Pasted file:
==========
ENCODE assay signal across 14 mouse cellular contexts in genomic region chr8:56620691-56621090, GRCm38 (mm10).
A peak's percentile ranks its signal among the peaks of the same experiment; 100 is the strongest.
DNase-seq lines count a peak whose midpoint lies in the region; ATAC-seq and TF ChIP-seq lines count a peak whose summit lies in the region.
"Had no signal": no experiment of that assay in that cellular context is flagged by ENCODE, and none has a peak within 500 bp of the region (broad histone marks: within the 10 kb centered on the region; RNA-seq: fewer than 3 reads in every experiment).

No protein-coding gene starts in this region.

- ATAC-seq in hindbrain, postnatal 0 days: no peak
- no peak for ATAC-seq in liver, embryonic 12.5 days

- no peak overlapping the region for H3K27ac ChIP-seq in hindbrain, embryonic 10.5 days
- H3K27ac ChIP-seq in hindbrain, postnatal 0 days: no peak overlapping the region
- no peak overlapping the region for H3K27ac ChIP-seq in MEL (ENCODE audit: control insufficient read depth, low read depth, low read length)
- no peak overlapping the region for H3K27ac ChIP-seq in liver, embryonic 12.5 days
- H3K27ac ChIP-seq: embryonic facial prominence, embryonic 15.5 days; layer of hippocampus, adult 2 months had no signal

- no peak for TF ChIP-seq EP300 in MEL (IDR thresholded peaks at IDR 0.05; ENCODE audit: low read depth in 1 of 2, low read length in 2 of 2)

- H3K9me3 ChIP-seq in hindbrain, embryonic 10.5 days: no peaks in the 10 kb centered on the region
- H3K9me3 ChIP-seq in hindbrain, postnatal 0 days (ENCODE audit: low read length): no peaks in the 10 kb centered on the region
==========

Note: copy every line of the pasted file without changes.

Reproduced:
ENCODE assay signal across 14 mouse cellular contexts in genomic region chr8:56620691-56621090, GRCm38 (mm10).
A peak's percentile ranks its signal among the peaks of the same experiment; 100 is the strongest.
DNase-seq lines count a peak whose midpoint lies in the region; ATAC-seq and TF ChIP-seq lines count a peak whose summit lies in the region.
"Had no signal": no experiment of that assay in that cellular context is flagged by ENCODE, and none has a peak within 500 bp of the region (broad histone marks: within the 10 kb centered on the region; RNA-seq: fewer than 3 reads in every experiment).

No protein-coding gene starts in this region.

- ATAC-seq in hindbrain, postnatal 0 days: no peak
- no peak for ATAC-seq in liver, embryonic 12.5 days

- no peak overlapping the region for H3K27ac ChIP-seq in hindbrain, embryonic 10.5 days
- H3K27ac ChIP-seq in hindbrain, postnatal 0 days: no peak overlapping the region
- no peak overlapping the region for H3K27ac ChIP-seq in MEL (ENCODE audit: control insufficient read depth, low read depth, low read length)
- no peak overlapping the region for H3K27ac ChIP-seq in liver, embryonic 12.5 days
- H3K27ac ChIP-seq: embryonic facial prominence, embryonic 15.5 days; layer of hippocampus, adult 2 months had no signal

- no peak for TF ChIP-seq EP300 in MEL (IDR thresholded peaks at IDR 0.05; ENCODE audit: low read depth in 1 of 2, low read length in 2 of 2)

- H3K9me3 ChIP-seq in hindbrain, embryonic 10.5 days: no peaks in the 10 kb centered on the region
- H3K9me3 ChIP-seq in hindbrain, postnatal 0 days (ENCODE audit: low read length): no peaks in the 10 kb centered on the region